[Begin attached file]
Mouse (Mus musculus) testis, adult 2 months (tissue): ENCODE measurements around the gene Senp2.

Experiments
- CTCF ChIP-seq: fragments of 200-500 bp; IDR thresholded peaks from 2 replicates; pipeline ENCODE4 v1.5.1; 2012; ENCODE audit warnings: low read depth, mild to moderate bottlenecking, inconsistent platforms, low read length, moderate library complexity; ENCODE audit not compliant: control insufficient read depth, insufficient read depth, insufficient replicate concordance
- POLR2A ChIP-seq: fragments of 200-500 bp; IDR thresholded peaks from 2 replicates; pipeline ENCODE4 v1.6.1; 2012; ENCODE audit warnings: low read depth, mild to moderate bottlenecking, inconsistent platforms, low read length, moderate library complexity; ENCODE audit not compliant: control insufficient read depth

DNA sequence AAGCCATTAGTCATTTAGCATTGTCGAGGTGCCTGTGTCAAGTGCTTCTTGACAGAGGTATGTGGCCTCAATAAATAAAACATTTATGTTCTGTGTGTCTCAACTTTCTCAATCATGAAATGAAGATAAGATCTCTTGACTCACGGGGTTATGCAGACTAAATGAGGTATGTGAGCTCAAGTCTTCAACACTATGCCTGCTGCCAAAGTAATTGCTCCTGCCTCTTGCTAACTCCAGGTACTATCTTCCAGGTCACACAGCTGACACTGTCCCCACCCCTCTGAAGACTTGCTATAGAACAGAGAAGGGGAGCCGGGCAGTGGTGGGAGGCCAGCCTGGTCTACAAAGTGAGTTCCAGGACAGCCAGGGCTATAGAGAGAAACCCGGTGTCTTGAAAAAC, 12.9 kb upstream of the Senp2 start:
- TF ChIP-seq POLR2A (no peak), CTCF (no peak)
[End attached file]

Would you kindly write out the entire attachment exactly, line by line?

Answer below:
Mouse (Mus musculus) testis, adult 2 months (tissue): ENCODE measurements around the gene Senp2.

Experiments
- CTCF ChIP-seq: fragments of 200-500 bp; IDR thresholded peaks from 2 replicates; pipeline ENCODE4 v1.5.1; 2012; ENCODE audit warnings: low read depth, mild to moderate bottlenecking, inconsistent platforms, low read length, moderate library complexity; ENCODE audit not compliant: control insufficient read depth, insufficient read depth, insufficient replicate concordance
- POLR2A ChIP-seq: fragments of 200-500 bp; IDR thresholded peaks from 2 replicates; pipeline ENCODE4 v1.6.1; 2012; ENCODE audit warnings: low read depth, mild to moderate bottlenecking, inconsistent platforms, low read length, moderate library complexity; ENCODE audit not compliant: control insufficient read depth

DNA sequence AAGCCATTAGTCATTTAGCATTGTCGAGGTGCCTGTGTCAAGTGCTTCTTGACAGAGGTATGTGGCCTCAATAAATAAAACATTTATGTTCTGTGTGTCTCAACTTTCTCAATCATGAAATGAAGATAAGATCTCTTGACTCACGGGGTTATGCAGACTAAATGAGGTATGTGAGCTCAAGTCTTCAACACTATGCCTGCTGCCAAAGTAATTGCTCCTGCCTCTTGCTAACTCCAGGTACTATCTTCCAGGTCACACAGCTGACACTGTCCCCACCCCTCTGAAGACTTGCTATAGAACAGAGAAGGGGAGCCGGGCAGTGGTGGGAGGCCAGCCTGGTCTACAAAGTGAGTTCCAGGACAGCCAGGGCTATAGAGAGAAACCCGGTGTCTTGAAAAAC, 12.9 kb upstream of the Senp2 start:
- TF ChIP-seq POLR2A (no peak), CTCF (no peak)